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Justice News

Department of Justice
U.S. Attorney’s Office
Western District of Missouri

FOR IMMEDIATE RELEASE
Thursday, September 22, 2016

Scrap Metal Business Owner Indicted for Tax Evasion

KANSAS CITY, Mo. – Tammy Dickinson, United States Attorney for the Western District of Missouri, announced today that the owner of a scrap metal business in Kansas City, Mo., that primarily operated on a cash bases has been indicted by a federal grand jury for tax evasion.

 

Joseph Lee Scott Deardorff, 31, of Kansas City, was charged in a four-count indictment returned under seal by a federal grand jury in Kansas City, Mo., on Tuesday, Sept. 20, 2016. That indictment was unsealed and made public upon Deardorff’s arrest and initial court appearance.

 

Deardorff owns and operates Total Recovery and Recycling, LLC, which is in the business of buying and selling scrap metal and scrap vehicles. The indictment alleges that Deardorff took a series of steps to willfully and intentionally evade payment of taxes and to hide assets from the Internal Revenue Service.

 

During the calendar years 2010 to 2012, the indictment says, Deardorff, received $497,543 in taxable income from 2010 to 2012. Deardorff owed $172,574 in taxes on that income, but willfully and knowingly failed to file accurate tax returns.

 

Deardorff allegedly attempted to conceal his assets from the Internal Revenue Service. Deardorff cashed approximately $740,547 of the $743,225 worth of checks he received from the sale of scrap vehicles and scrap metal in calendar year 2010, the indictment says. Deardorff cashed the $740,547 checks at multiple gas stations and check cashers throughout the metro area. In 2011 Deardorff allegedly cashed $731,656 of the $736,070 worth of checks received from sales, and in 2012 he allegedly cashed $452,663 of the $453,625 worth of checks he received. All total, for the years 2010 through 2012, Deardorff cashed checks for $1,924,867 of the $1,932,919 of his total receipts.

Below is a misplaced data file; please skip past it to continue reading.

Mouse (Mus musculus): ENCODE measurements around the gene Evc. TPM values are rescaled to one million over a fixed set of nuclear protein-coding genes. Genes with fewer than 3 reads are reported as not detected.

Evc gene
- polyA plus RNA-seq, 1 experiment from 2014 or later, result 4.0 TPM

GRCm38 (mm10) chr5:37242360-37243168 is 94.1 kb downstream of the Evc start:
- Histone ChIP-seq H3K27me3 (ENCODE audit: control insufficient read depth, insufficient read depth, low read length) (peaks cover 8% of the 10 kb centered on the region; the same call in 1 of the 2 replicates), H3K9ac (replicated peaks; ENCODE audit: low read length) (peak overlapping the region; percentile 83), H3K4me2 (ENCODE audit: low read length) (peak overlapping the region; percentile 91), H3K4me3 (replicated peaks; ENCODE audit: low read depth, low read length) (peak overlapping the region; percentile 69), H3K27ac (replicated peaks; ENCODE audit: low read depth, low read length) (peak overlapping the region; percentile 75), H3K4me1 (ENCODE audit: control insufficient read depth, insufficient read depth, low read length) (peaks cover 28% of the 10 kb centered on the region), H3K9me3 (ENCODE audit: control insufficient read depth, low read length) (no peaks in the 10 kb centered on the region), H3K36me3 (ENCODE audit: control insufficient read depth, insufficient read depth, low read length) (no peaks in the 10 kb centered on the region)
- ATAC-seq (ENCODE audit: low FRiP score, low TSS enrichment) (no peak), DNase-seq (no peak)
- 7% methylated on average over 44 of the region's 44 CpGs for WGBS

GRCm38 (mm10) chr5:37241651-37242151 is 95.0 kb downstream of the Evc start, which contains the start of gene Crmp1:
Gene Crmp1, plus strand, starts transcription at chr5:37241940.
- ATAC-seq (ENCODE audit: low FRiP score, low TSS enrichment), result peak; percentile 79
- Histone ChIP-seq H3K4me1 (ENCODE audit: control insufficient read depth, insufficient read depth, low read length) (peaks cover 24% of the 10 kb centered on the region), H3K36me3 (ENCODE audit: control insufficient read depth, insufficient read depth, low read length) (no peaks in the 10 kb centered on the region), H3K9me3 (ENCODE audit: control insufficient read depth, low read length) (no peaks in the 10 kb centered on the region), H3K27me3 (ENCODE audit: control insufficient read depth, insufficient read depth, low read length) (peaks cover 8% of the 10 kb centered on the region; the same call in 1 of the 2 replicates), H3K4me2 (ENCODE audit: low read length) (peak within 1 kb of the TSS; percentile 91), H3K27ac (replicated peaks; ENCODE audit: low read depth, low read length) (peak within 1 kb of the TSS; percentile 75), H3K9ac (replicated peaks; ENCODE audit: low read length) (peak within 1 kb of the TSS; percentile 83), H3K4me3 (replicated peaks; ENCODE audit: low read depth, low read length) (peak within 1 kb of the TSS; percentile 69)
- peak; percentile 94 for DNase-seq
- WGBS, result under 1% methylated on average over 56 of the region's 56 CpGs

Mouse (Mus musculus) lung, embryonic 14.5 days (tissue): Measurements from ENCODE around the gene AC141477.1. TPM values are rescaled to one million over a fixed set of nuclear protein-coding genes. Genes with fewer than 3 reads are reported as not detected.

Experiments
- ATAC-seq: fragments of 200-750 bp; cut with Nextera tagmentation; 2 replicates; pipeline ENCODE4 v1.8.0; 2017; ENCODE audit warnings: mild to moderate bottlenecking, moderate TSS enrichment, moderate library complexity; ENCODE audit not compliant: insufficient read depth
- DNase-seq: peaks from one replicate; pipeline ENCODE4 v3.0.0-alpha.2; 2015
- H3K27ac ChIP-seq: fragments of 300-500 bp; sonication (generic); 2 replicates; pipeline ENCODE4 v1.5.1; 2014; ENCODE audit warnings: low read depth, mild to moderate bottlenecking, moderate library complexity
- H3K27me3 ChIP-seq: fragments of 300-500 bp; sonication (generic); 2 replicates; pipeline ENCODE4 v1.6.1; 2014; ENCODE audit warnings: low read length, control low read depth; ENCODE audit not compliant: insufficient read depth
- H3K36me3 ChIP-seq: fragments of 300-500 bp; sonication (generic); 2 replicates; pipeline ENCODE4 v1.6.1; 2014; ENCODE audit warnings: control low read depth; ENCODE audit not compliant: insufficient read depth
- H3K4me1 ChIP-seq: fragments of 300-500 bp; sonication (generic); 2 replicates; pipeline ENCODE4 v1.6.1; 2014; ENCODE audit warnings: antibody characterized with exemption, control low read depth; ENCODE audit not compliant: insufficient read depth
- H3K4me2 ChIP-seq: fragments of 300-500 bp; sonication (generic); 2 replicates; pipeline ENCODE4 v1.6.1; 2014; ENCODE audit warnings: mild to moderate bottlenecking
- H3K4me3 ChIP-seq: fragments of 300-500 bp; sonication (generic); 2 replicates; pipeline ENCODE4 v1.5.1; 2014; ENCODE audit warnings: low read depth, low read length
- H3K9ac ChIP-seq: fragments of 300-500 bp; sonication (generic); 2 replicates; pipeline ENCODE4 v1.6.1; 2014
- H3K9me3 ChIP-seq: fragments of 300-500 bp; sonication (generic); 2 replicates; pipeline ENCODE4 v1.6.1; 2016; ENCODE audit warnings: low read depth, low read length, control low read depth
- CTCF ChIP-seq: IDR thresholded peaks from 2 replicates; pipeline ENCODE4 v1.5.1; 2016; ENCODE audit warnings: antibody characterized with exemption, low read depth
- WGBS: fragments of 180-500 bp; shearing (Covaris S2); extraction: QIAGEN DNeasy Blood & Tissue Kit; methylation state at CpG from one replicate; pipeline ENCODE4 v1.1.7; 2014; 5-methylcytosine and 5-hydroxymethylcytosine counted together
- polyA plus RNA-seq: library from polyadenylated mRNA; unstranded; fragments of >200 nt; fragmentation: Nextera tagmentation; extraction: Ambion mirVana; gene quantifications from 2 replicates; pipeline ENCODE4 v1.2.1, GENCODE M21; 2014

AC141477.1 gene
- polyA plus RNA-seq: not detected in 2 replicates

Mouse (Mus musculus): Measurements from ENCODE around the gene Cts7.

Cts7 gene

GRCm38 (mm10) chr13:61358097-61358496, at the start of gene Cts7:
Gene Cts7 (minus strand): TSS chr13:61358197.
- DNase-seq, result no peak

According to the indictments, when Deardorff sold scrap vehicles and metal, he requested the checks he received be under $1,500 so they would be easier to cash at multiple gas stations and check cashing businesses. Approximately 99 percent of checks made payable to Deardorff or his business from the scrap metal companies were in dollar amounts of $1,500 or less. Deardorff did not deposit into a bank account, the indictment says, but cashed approximately 90 percent of the checks from the scrap metal businesses.

 

Deardorff allegedly purchased, with cash, all of the scrap vehicles and scrap metal he processed for sale from 2010 through 2012. Deardorff allegedly cashed the checks he received from the sale of scrap vehicles and scrap metal then purchased, with cash, additional scrap vehicles and scrap metal in an effort to hide the money he received from the sale of vehicles and metal from the Internal Revenue Service.

 

Deardorff also used cash from the sale of scrap vehicles and scrap metal to purchase multiple properties for business and investment purposes, the indictment says, multiple Corvettes for investment purposes, and high-end GPS units, speakers, CD players, and DVD players for his tow trucks.

 

According to the indictment, Deardorff paid all of his employees in cash from 2010 to 2012. Deardorff allegedly failed to file Forms W2 for any of his employees from 2010 to 2012. The contract labor costs in this matter which were unreported were approximately $172,800.

 

The federal indictment charges Deardorff with one count of attempting to interfere with the administration of internal revenue laws and three counts of tax evasion.

 

Dickinson cautioned that the charges contained in this indictment are simply accusations, and not evidence of guilt. Evidence supporting the charges must be presented to a federal trial jury, whose duty is to determine guilt or innocence.

 

This case is being prosecuted by Senior Litigation Counsel Gregg R. Coonrod. It was investigated by IRS-Criminal Investigation.

Topic(s): 
Tax
Updated September 23, 2016